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Thread: Hook in vise

  1. #1
    Join Date
    Oct 2012
    Location
    Covington, Wa.
    Posts
    105

    Question Hook in vise

    OK, this is a serious question, though it may not come across that way.

    I have been tying for about a year now, and when sitting down to the vise I often wonder whether I should have the hook in the vise just enough to hold it, or deep enough to cover the point? It came up again as I was watching a couple of videos on tying the Prince Nymph, one had the hook just in the jaws and the other barely had any point showing.

    I can see advantages to both methods, especially the buried point when you have to sweep hair or hackle back, like for wet or wingless hair fly. I can also see an advantage for shallow mounting when using the barb or point as references.

    So, which is the typical method, deep or shallow. Or is it just a matter of preference?
    Gordon
    Live every day as if it were your last.

  2. #2
    Join Date
    Nov 2005
    Location
    Woodland, CA USA
    Posts
    1,447

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    I bury the little ones, so they don't come flying out at me. Larger? Not so much
    ‎"Trust, but verify" - Russian Proverb, as used by Ronald Reagan

  3. #3
    Join Date
    Jun 2005
    Location
    Fort Worth, Texas
    Posts
    568

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    Gordon,

    I agree with both of your reasons, but I have had the hook point break off when hiding it in the jaws. So...

    Joe

  4. #4
    Join Date
    Nov 2004
    Location
    Highlands of Scotland
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    The inside of your vice jaws are flat. If you grip the hook where the wire is level the grip will be all along the edges of the wire. If you grip the hook where the wire is tapering then becoming straight the grip will only be at either side of the point where the taper begins. Here is a sketch to illustrate what I mean.
    Untitled-1.jpgAs it takes greater pressure to grip the wire at one point it will result in wear and damage to the vice jaws much quicker than gripping it where it is level. It is also pressure at this one point that has resulted in Joe's broken hooks.

    Some people ignore this for the convenience of hiding the hook point. Understanding this though, leaves two positions. Learn to miss the hook point and have longer life of your vice jaws. Don't learn to miss the hook point and replace your vice jaws more often (not more often than anyone else, but than you would if you did it the other way). You pays your money and takes your choice.

    Cheers,
    A.
    "Political correctness is a doctrine, fostered by a delusional, illogical
    minority, and rabidly promoted by an unscrupulous mainstream media, which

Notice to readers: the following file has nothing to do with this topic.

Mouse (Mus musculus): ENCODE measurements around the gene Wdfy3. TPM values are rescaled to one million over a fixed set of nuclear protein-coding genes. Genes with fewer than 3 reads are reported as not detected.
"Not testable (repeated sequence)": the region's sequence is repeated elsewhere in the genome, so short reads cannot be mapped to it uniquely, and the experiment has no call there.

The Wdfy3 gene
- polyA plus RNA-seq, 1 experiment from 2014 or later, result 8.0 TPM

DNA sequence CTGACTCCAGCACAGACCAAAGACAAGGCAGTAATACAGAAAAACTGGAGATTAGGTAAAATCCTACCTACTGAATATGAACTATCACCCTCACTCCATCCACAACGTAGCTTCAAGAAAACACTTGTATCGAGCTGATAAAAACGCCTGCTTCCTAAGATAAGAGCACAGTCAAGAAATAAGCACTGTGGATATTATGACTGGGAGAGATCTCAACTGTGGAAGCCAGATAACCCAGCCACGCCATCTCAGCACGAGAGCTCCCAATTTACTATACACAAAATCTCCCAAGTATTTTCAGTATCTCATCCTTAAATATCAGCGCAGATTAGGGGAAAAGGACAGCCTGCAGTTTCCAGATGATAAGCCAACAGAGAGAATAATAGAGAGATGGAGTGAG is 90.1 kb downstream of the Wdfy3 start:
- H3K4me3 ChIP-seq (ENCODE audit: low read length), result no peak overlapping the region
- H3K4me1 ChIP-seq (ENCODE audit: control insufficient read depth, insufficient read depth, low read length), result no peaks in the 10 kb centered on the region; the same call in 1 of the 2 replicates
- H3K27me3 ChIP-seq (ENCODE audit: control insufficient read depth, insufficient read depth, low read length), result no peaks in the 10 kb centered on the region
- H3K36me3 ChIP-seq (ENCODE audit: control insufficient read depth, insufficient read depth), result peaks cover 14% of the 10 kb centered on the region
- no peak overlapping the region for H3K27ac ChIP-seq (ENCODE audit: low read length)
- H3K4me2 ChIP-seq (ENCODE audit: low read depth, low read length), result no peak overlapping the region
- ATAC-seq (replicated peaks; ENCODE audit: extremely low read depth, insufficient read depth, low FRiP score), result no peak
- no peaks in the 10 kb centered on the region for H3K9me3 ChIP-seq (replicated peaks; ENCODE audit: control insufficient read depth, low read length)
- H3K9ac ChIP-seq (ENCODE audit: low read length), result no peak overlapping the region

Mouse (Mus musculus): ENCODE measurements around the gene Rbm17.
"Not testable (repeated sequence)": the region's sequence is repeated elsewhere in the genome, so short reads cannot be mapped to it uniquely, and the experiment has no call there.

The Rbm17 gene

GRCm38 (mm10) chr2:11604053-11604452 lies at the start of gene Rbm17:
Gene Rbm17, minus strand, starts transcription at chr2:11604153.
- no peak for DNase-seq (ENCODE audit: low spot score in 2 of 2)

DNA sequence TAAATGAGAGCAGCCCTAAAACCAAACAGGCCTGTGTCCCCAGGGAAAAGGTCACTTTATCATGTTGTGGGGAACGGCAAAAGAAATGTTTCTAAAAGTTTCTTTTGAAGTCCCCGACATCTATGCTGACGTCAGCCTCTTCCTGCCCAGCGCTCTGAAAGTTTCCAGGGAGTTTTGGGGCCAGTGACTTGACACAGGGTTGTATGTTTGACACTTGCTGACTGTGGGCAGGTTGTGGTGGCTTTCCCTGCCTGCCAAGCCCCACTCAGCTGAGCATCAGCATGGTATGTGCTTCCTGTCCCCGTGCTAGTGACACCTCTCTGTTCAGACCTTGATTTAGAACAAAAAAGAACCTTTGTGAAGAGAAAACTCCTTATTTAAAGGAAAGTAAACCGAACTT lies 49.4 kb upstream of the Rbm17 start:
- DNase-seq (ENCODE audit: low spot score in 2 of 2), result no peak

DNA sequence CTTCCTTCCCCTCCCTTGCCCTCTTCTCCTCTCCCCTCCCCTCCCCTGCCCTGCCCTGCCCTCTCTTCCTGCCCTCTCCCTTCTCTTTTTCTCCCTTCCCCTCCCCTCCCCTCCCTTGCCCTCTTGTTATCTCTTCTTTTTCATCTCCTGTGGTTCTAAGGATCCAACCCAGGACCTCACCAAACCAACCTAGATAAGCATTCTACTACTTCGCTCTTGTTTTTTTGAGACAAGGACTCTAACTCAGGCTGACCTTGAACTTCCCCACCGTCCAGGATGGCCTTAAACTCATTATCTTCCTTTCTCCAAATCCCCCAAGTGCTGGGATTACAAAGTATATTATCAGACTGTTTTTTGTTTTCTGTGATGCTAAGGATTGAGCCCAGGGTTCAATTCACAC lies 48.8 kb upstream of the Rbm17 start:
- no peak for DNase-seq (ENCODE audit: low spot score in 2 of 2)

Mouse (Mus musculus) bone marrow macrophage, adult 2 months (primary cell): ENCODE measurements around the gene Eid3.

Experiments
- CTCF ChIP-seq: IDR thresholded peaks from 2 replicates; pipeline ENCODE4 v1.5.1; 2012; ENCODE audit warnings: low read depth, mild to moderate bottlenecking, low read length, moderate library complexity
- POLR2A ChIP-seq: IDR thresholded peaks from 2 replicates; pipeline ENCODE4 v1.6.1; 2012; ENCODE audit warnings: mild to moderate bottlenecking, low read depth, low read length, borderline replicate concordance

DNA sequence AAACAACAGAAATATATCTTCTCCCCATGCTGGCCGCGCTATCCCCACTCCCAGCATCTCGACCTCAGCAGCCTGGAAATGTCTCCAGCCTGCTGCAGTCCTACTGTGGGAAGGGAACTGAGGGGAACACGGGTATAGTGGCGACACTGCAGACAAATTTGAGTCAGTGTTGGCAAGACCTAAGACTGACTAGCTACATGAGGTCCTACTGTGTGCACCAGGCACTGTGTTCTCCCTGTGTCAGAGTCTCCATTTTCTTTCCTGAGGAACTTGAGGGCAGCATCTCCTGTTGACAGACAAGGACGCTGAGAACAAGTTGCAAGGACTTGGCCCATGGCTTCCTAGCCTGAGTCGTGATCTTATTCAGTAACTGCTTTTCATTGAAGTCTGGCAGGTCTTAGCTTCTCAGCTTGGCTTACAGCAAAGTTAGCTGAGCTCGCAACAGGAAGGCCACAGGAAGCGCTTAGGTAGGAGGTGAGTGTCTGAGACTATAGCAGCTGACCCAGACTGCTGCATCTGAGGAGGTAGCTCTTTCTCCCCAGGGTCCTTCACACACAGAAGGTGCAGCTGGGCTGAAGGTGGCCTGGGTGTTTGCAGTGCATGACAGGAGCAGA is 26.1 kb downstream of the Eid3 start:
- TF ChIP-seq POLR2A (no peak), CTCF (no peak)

holds forth the proposition that it is entirely possible to pick up a ****
    by the clean end"

  5. #5
    Join Date
    Jul 2004
    Location
    Ashburn, Virginia
    Posts
    3,508

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    I agree with Alan (many people say I'm always missing the point; in this case it comes in handy). Just a matter of keeping the thread out of the tube short and adjusting the angle when you're at the back end. There have been a few times, when I first started packing deer hair, that I had wished the point was buried in the jaws and not the tip of my finger, but I learned to avoid that.

    Regards,
    Scott

  6. #6
    Join Date
    May 2004
    Location
    McMinnville, OR, USA
    Posts
    710

    Default

    I agree, don't bury the hook point in the jaws.

  7. #7
    Join Date
    Dec 2002
    Location
    Des Moines, IA
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    1,478

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    Did you get an instruction manual for your vice? What does the manufacturer recommend?
    " If a man is truly blessed, he returns home from fishing to the best catch of his life." Christopher Armour

  8. #8
    Join Date
    Oct 2003
    Location
    Northern California
    Posts
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    AlanB's point is interesting, but I cannot speak to its validity. The main reason I do not recommend 'burying the point' is if you do you are unnecessarily handicapping yourself. The vise is designed to hold the hook in such as way to minimize the amount of area held by the vise in order to maximize the space available to the tier to navigate a pattern.

  9. #9
    Join Date
    Jun 2006
    Location
    NE Gwinnett Co., GA
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    If you bury your point, how are you going to accidently cut your thread while tying a fly. Seriously, I like to get the shaft of the hook up and out from the jaws of the vise, as much as I safely can, and sometimes canted to allow access to the gap and to allow adding tail materials and hackle, depending upon the fly.
    It's easier to fool people than to convince them that they have been fooled. Mark Twain

  10. #10
    Join Date
    Mar 2011
    Location
    New York
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    Guess I position the hook the way I was taught years ago - point visible and bend easily accessible. I forgot the specific reasoning behind this positioning. I believe it had to do with possibly breaking the hook if the point is 'buried', and more accessibility if the hook is placed in the jaws at the low end of the bend. Of course practice and hand eye coordination leads to reducing the times you catch and break the thread. Alan - You wrote, "The inside of your vice jaws are flat". Really? I have 3 vises, my Regal, Universal, and my Dyna King have serrations or groves along the inside of the jaws. Allan

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